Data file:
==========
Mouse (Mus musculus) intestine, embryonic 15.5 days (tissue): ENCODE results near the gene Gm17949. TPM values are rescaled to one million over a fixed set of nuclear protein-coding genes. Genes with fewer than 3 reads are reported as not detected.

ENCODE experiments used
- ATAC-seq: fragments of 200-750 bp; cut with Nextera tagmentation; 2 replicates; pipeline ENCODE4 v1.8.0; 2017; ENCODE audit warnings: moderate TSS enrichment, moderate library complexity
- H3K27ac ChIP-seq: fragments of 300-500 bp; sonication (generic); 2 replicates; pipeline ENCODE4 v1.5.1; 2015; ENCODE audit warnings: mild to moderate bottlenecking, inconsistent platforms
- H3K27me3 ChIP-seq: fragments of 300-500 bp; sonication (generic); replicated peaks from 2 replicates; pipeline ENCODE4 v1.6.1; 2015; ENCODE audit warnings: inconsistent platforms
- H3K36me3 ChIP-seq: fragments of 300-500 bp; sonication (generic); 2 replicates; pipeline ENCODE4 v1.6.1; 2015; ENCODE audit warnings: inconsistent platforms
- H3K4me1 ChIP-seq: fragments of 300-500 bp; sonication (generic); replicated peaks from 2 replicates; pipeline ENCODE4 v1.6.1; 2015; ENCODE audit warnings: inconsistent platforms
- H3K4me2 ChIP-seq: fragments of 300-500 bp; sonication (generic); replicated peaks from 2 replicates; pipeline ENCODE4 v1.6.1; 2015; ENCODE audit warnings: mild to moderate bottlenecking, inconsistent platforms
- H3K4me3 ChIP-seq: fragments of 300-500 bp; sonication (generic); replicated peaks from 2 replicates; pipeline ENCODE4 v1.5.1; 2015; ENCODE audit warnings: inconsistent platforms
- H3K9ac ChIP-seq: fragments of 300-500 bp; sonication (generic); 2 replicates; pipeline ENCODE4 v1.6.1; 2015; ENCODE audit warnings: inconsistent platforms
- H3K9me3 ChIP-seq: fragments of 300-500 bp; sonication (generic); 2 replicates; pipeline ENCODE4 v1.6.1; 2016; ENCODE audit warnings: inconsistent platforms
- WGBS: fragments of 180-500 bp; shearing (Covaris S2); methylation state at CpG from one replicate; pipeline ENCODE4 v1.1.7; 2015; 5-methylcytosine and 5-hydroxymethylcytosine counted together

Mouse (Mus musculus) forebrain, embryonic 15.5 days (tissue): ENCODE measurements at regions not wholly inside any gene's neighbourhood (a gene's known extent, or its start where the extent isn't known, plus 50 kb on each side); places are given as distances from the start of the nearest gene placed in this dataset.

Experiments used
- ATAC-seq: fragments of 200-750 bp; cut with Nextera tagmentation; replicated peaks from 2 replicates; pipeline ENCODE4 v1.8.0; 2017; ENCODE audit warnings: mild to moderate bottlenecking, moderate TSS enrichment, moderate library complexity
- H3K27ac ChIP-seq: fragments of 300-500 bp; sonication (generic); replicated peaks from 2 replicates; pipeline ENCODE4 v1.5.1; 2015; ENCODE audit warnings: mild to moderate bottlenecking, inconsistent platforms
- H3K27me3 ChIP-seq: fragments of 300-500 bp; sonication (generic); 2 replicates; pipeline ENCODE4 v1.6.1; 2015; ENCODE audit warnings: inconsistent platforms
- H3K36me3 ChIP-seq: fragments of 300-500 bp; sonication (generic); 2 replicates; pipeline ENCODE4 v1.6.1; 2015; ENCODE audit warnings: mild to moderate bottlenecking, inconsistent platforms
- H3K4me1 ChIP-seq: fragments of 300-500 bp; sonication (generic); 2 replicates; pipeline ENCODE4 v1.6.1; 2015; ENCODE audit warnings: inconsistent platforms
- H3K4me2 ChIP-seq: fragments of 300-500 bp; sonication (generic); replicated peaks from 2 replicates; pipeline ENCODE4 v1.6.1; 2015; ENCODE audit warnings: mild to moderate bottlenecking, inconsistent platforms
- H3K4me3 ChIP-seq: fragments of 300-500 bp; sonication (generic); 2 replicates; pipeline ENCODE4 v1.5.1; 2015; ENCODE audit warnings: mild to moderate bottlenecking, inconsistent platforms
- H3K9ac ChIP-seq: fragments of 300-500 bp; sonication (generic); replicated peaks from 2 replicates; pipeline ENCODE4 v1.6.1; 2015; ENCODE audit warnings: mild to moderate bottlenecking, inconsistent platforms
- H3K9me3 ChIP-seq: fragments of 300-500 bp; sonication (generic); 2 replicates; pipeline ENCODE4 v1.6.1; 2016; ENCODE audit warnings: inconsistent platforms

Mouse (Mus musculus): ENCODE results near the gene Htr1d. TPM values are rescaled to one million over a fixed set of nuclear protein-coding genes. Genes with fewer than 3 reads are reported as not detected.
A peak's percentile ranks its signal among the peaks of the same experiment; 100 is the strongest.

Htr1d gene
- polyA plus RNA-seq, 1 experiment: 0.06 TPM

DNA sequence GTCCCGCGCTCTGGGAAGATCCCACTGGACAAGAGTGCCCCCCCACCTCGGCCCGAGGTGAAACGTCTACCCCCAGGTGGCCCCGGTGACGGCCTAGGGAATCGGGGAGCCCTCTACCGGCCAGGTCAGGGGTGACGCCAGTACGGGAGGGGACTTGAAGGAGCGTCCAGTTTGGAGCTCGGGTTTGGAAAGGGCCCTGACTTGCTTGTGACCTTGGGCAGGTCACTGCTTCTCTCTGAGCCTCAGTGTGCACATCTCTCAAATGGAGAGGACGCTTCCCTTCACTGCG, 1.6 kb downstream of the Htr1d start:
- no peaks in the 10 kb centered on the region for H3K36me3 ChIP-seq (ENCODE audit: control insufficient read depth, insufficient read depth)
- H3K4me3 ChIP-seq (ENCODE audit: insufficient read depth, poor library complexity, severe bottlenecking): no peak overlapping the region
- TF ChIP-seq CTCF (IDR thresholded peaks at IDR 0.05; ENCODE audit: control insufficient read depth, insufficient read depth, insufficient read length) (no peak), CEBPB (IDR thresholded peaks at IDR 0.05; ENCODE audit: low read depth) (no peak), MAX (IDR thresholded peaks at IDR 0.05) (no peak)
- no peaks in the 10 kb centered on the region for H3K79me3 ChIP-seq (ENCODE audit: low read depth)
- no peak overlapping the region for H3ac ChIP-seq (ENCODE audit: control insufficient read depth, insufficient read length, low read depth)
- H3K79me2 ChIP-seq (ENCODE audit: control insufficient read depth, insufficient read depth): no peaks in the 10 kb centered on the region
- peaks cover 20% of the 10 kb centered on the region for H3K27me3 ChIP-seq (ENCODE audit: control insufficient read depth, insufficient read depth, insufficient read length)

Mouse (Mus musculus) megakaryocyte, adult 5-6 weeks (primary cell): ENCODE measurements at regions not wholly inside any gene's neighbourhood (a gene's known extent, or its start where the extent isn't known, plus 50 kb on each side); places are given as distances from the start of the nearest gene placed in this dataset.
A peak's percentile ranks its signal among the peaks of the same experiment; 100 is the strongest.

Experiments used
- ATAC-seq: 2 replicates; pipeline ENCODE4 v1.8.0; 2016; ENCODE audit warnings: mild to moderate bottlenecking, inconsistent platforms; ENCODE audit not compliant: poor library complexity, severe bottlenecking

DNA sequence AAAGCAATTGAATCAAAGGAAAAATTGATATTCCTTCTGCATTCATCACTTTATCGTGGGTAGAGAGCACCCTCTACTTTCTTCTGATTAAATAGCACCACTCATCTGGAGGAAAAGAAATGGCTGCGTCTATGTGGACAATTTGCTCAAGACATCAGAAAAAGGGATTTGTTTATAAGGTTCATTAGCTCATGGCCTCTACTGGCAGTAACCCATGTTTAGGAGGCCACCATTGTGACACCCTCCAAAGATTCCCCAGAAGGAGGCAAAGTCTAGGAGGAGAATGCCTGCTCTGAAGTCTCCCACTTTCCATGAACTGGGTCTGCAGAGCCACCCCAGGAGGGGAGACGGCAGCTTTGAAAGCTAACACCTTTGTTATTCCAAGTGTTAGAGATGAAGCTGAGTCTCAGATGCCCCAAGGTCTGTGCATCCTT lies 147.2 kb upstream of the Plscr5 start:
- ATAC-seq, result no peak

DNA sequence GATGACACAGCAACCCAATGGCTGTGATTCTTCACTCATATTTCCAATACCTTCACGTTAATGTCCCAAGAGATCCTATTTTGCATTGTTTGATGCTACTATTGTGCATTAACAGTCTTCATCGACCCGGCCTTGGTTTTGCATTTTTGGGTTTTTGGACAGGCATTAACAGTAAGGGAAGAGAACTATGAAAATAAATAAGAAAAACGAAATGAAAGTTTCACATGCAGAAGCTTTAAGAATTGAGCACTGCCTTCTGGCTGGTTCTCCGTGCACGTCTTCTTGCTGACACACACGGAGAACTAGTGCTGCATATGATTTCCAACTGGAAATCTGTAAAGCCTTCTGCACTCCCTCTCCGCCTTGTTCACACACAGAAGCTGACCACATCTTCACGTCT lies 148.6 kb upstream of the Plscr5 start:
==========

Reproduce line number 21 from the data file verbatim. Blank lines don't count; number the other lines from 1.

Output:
- H3K4me3 ChIP-seq: fragments of 300-500 bp; sonication (generic); 2 replicates; pipeline ENCODE4 v1.5.1; 2015; ENCODE audit warnings: mild to moderate bottlenecking, inconsistent platforms